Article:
Unintended Consequences: Lockdown’s 2nd wave of economic impact

Posted by Flux on 

24 July 2020

A new reality is dawning on business owners, and it is proving to be much more nerve-wracking than the economic impact of the initial phase of lockdown.

When countries around the world went into lockdown, business owners held their collective breath. It was very clear that some companies would not survive, in particular businesses in the hospitality, travel and eventing sectors. One business quarter later, and much like the climbing coronavirus mortality rates, we mourn the closure of yet more businesses, day by day.

More disturbing perhaps, is watching different countries reopen for business only to retreat back into a lockdown, as infection rates rise again. It is the open-endedness of this “anticipatory grief” that is now sinking in. That, and the now tangible second wave of economic impact starting to hit businesses.

Unlike the anticipated second wave of coronavirus infections, this second wave of economic impact was not as apparent as the first. It’s a combination of the knock-on effect of stalled supply chains and unforeseen ripple effects on interconnected, ancillary businesses.

Take for example a friend of mine who is a jewellery designer. She is not only enduring lockdown outside her London home base but is caught in the crossfire of different lockdown protocols. She develops prototypes for a company based in China, while one of their main clients is a Canadian company. From the Chinese company’s perspective, the country has cleared its lockdown hurdles and is in an advanced stage of restarting businesses. Canada on the other hand is where China was a few months back and is only tentatively easing lockdown restrictions.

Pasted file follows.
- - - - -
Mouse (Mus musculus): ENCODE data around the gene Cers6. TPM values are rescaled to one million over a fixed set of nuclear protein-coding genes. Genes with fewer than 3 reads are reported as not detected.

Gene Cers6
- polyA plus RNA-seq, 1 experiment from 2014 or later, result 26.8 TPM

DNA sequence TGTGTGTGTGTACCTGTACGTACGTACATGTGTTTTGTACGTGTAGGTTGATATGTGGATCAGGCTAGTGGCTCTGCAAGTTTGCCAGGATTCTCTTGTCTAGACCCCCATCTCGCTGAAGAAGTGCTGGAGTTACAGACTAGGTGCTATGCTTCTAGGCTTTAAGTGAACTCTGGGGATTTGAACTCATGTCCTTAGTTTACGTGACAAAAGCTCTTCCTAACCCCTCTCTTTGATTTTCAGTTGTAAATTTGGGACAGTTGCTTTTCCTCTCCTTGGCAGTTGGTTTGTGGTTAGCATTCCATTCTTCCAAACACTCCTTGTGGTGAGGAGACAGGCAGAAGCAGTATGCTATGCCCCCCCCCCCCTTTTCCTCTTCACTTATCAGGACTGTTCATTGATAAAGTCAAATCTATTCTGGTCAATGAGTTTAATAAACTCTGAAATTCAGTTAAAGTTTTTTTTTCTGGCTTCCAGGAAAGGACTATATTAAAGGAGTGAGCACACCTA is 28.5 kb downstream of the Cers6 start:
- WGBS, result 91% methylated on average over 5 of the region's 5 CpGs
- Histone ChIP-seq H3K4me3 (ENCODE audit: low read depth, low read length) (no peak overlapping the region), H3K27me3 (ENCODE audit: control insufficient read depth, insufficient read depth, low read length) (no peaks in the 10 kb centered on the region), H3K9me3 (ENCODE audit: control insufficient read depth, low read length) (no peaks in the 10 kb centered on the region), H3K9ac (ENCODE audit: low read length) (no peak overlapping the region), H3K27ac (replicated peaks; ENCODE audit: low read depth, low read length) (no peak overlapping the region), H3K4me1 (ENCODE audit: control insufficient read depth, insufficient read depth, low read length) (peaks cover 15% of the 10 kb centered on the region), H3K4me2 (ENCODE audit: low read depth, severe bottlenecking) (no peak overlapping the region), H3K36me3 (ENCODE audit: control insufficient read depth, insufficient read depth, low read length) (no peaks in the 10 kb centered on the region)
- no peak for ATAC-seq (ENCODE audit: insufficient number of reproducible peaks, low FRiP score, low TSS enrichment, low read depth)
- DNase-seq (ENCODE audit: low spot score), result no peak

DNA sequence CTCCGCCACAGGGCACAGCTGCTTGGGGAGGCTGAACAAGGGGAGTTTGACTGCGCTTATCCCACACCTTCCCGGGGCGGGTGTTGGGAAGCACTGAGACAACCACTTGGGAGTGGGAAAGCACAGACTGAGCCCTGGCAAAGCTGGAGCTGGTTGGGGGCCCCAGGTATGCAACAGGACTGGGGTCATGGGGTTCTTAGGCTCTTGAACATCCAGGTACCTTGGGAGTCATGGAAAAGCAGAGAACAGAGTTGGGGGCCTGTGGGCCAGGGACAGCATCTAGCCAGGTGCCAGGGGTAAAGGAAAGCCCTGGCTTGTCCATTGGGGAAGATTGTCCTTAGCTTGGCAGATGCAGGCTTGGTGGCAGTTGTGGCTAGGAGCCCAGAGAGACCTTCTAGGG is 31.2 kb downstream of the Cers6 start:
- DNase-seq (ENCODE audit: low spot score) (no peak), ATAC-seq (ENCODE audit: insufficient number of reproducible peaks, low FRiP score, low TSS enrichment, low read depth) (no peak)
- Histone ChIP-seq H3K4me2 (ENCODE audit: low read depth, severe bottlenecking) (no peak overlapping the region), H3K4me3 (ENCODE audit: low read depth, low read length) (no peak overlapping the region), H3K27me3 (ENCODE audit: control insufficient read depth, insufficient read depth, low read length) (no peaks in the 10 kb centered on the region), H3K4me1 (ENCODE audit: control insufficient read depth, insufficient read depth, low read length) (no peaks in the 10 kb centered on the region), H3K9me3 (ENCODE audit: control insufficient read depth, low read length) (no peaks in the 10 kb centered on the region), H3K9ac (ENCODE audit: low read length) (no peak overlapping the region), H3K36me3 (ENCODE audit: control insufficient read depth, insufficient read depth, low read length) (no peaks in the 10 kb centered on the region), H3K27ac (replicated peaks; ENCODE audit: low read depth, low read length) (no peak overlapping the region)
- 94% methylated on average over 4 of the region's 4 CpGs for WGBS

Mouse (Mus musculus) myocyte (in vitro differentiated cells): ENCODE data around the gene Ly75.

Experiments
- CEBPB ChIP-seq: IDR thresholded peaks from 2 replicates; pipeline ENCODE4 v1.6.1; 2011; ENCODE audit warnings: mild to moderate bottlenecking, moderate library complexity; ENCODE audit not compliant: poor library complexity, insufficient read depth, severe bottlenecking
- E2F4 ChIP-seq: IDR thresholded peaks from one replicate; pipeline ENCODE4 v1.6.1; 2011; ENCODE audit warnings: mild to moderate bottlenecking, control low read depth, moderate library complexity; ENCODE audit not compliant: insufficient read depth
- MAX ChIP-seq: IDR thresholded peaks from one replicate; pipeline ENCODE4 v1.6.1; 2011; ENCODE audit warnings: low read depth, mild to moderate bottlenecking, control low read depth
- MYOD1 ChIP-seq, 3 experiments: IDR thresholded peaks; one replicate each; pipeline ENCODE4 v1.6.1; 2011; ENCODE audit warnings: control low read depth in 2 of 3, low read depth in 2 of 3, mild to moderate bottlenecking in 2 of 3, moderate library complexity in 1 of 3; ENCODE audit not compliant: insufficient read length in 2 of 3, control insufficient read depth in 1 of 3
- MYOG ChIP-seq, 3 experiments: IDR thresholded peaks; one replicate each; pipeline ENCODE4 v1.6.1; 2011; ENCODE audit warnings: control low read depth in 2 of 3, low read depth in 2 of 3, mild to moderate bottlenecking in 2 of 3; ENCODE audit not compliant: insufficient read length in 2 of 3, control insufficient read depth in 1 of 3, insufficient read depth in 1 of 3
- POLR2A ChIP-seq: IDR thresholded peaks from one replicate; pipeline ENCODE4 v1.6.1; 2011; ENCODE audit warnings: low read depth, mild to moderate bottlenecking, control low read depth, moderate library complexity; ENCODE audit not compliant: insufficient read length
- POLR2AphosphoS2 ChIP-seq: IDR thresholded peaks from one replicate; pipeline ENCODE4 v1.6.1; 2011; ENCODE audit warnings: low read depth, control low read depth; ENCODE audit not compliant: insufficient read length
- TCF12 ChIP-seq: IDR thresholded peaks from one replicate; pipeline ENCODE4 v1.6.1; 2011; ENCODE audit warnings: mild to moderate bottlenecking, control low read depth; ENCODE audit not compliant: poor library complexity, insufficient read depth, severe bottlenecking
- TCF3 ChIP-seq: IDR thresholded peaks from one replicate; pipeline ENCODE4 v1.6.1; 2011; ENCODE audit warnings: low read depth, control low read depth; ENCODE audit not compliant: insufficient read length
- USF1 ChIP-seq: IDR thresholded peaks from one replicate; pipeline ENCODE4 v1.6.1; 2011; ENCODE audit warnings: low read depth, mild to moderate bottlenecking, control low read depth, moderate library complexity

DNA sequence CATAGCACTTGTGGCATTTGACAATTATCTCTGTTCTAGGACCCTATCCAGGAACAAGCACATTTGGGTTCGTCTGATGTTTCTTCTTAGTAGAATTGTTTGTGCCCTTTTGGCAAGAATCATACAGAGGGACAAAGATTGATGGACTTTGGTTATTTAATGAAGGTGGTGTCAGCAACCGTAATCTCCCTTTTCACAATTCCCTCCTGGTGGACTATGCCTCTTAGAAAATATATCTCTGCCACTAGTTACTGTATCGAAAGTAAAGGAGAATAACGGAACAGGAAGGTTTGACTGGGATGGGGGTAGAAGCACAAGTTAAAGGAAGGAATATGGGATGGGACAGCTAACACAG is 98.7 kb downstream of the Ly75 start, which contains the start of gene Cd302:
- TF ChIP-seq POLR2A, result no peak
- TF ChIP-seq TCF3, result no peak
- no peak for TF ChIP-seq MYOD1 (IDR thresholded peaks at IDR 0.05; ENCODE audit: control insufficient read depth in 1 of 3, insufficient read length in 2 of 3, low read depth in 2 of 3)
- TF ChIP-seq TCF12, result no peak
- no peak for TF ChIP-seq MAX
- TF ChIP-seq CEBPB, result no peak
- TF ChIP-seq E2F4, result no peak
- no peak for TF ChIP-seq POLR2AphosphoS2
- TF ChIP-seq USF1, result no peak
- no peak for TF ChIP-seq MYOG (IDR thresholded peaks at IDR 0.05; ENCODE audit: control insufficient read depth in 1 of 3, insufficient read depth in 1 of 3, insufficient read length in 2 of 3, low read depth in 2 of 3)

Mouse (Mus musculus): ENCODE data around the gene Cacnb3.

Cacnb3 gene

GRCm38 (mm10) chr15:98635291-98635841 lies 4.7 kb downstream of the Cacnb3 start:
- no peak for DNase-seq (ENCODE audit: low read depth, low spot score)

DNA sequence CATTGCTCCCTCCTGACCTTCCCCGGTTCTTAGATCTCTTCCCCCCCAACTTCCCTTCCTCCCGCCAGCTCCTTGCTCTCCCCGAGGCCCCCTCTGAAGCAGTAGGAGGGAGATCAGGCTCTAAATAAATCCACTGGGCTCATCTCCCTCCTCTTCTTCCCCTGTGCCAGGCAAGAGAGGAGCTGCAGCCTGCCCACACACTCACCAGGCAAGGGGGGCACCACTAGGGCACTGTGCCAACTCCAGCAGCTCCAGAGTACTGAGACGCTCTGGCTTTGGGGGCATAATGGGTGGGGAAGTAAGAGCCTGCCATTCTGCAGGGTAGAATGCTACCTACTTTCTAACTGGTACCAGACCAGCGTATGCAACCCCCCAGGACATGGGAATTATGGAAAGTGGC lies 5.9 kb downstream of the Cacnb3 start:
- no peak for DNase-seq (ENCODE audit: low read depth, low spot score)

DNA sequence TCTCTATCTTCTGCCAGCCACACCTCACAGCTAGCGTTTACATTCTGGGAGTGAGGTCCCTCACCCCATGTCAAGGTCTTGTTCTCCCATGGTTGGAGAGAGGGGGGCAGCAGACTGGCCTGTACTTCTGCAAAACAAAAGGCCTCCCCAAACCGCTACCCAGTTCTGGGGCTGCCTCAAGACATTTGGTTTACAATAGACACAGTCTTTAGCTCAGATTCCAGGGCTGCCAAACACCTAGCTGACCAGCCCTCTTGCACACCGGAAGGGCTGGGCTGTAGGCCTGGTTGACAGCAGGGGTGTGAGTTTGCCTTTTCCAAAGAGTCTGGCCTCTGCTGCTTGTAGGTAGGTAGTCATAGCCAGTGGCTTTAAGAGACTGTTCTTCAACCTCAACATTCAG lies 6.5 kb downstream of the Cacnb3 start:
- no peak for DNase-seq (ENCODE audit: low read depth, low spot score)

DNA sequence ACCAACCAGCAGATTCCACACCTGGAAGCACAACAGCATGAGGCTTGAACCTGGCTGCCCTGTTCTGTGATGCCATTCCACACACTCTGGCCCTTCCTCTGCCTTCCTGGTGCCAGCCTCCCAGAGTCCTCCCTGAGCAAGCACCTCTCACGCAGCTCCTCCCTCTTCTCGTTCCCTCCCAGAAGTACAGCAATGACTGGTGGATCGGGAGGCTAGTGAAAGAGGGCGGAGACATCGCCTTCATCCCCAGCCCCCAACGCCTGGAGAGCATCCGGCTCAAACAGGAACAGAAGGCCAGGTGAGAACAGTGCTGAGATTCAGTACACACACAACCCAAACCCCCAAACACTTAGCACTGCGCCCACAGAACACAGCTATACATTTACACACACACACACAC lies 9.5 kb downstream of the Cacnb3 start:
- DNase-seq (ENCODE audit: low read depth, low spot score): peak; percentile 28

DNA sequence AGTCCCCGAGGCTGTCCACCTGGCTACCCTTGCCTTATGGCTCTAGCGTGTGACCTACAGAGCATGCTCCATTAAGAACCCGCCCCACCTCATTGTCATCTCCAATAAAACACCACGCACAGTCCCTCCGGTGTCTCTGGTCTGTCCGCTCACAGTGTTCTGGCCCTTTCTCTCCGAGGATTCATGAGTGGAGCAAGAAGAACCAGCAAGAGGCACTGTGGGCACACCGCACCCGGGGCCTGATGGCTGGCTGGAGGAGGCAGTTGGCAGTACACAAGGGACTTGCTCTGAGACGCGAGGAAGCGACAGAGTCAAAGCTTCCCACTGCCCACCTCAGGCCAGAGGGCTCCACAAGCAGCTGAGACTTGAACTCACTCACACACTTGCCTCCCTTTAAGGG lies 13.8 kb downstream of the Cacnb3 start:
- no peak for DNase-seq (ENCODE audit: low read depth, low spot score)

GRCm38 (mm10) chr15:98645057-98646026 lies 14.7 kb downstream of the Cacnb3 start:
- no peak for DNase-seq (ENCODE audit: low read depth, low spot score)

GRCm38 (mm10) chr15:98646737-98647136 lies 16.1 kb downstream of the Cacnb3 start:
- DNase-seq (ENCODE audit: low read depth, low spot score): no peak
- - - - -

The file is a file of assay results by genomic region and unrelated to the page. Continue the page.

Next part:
This seemingly minor disconnect is amplified in the fashion retail business, which runs in seasonal cycles. If you miss delivery on one seasonal cycle, the entire retail ecosystem is placed in jeopardy: old, unseasonal stock becomes “dead stock” and with consumer appetite numbed by the coronavirus, the compounded effect spells disaster for any fashion retailer. 

The same unintended consequences apply to other sectors. Just because restaurants can re-open does not mean that people will want to venture out while the pandemic is peaking, or they might no longer have the financial means to treat themselves to a restaurant meal. “Open for business” is no longer a guarantee of survival. Many fear that this second wave of economic impact is where the real devastation to business will occur during the pandemic.

A year ago I attended an innovation masterclass in Silicon Valley where one of the guest speakers was John Sealy Brown. He compared running a business in a disruptive era to “white-water kayaking”. A time when business owners had to not only navigate rapids and boulders with skill, agility and foresight, but also be cognisant of undercurrents and hidden dangers below the water’s surface.

Steering your business through a pandemic is like extreme white-water kayaking. You have to be so focused on keeping afloat that you can’t concentrate on how the river’s path might unfold beyond the next bend.

However, this is the time to seek out a different perspective: an aerial view of the river, so to speak. The need for business executives to speak to someone outside of their organisation is growing. 

Finding new ideas and a fresh perspective is difficult in times of crisis and yet the next six months is crucial for business owners to keep testing new business models, products or services to survive this pandemic.

At Flux we always advise companies to keep an eye on sectors that operate alongside their own because when any form of disruption hits, the likelihood of that disruption also affecting your industry is strong.

It might seem counterintuitive, but now is the time to step away and view your business from a different perspective. The second wave of economic impact will be devastating to many more businesses. Don’t become a 2020 statistic.

Reach out. New ideas and fresh perspectives could come from outside your organisation or sector, and even from the most unexpected people within your own company. It’s time to consider going beyond your organisational confines.

Exploring new trails is better than being consumed by the rapids.

By Dion Chang – Founder of Flux Trends 

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